People of the Philippines vs. Teodoro de la Cruz, et al. | G.R. No. L-52, February 21, 1946

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Republic of the Philippines


G.R. No. L-52 | February 21, 1946

THE PEOPLE OF THE PHILIPPINES, plaintiff-appellee,

Rizal G. Adorable for appellant.
Assistant Solicitor General Canizares and Solicitor Bautista for appellee.


Appellant is charged with the crime of robbery in band committed on June 25, 1945. The Court of First Instance of Manila sentenced him to suffer an indeterminate sentence of not less than six months nor more than six years, ten months and one day of imprisonment, to indemnify the offended party in the sum of P8,000, with subsidiary imprisonment in case of insolvency, and to pay the costs. He appealed from this sentence, praying that he be acquitted. The prosecution recommends affirmance, with the elimination of the subsidiary imprisonment in case of insolvency, the principal penalty imposed being higher than prision correccional.

At about 8.30 p. m., on July 25, 1945, while Dr. Gregorio B. Sison was closing the door of his drug store at 389 Dimasalang, Manila, four men armed with revolvers got near him, stuck revolvers over his ribs, pushed him inside the drug store, and ordered him and all other persons inside to lie down face downward. One remained to watch the door, another, who was manipulating his revolver several times, kept watch of the persons lying down, and the remaining two went upstairs. The one watching the door called several times the other watching the persons lying down, telling him to shoot their heads if they moved.

The malefactors were able to get P200 from the cash register, P7,000 in bills, P500 in silver coins, and one pair of earrings with diamonds valued at P300, all located in one of the drawers in the kitchen.

The main question in this case revolves on appellant’s identity. He denies having participated in the commission of the crime. At the hour and on the day the robbery was committed, appellant does not remember whether he was at the home or at Felix Huertas. He alleges that he lives by selling bread, shoes, pomade, and other things in the market, and admits that he gambles. Two witnesses for the prosecution recognized appellant as the one watching the people who were ordered to lie down in the drug store. Dr. Gregorio B. Sison testified that he was able to recognize appellant “when he stuck the revolver against my ribs, I happened to look at him; he was wearing a fatigue uniform with cap, and before I lied down I had a good look at him.” (P. 2, t.s.n.).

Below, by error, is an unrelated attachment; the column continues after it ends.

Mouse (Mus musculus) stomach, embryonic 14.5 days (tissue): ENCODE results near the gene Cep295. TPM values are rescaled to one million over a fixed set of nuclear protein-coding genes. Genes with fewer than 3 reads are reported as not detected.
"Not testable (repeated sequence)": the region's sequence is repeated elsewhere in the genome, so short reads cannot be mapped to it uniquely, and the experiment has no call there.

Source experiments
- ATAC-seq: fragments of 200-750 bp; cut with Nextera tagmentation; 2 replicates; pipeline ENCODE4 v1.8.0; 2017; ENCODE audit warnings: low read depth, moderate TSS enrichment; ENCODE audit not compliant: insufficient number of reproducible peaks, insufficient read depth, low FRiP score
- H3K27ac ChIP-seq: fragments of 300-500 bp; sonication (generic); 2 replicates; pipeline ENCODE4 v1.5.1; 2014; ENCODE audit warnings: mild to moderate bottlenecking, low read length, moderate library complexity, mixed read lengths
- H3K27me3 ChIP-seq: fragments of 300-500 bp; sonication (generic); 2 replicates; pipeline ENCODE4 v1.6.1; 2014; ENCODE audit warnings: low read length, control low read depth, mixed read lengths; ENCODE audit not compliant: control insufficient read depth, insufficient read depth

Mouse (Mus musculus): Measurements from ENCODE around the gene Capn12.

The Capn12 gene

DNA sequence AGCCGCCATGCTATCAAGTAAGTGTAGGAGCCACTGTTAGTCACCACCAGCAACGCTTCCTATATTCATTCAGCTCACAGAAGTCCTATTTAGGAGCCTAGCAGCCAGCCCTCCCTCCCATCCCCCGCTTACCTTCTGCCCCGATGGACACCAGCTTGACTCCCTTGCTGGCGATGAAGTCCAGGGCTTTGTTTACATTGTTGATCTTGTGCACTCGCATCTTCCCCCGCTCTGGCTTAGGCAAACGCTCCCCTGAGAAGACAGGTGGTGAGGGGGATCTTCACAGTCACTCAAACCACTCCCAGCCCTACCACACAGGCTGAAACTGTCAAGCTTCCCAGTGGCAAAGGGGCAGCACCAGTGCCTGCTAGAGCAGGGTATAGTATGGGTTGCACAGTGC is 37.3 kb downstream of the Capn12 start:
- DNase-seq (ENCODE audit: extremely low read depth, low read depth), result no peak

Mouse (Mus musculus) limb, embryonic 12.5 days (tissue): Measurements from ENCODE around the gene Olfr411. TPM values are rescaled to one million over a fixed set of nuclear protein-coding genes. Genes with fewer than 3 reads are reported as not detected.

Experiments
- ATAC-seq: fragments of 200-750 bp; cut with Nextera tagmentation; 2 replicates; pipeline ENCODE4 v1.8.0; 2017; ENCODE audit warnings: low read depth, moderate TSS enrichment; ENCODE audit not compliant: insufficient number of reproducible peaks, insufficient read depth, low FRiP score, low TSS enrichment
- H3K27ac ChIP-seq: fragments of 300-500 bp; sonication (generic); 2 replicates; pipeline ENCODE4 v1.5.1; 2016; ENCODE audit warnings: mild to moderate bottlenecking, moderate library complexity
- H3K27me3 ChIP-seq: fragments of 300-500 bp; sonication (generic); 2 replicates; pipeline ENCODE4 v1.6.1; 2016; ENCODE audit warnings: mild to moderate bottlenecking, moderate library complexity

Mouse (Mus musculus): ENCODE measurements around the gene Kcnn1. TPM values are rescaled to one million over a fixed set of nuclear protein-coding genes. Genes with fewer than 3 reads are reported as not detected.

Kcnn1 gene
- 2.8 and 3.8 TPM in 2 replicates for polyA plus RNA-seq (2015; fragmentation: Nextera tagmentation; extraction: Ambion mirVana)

Luz Mendoza de Sison testified that she heard one of the robbers called appellant by the name Doro. She declared that while she was lying down “I tried to raise my head to look at him and then one of his companions shouted “Doro”, shoot her, she is raising her head.” (P. 9, t.s.n.) At that time she was able to see appellant’s face. There were three gas lights inside the drug store then. The witness testified that she saw appellant twice, the first time “when he pushed my husband” (p. 13, t.s.n.) inside the drug store, and the last time when she looked at him “while he was manipulating the gun … to see his face.” (P. 13, t.s.n.)

Detective Alejandro Eugenio testified that appellant, being one of those arrested in connection with the holdup of Dr. Teodoro Virata and being named as Doro, was brought to the drug store on July 17, where he, in a group composed of said detective and detective Querijero, in plainclothes, and two uniformed policemen, following the practice of presenting persons caught as holdup men to victims for identification, was identified by Luz Mendoza de Sison. .

The analysis of the testimonies given in this case convinces us that appellant was conclusively identified as the robber who kept watch of the people inside the drug store while lying down: who, upon entering the drug store, was one of those who stuck a revolver at the ribs of Dr. Gregorio B. Sison; who, during the watch, was manipulating his revolver to the extent of dropping two bullets to the floor, and who was being named as Doro.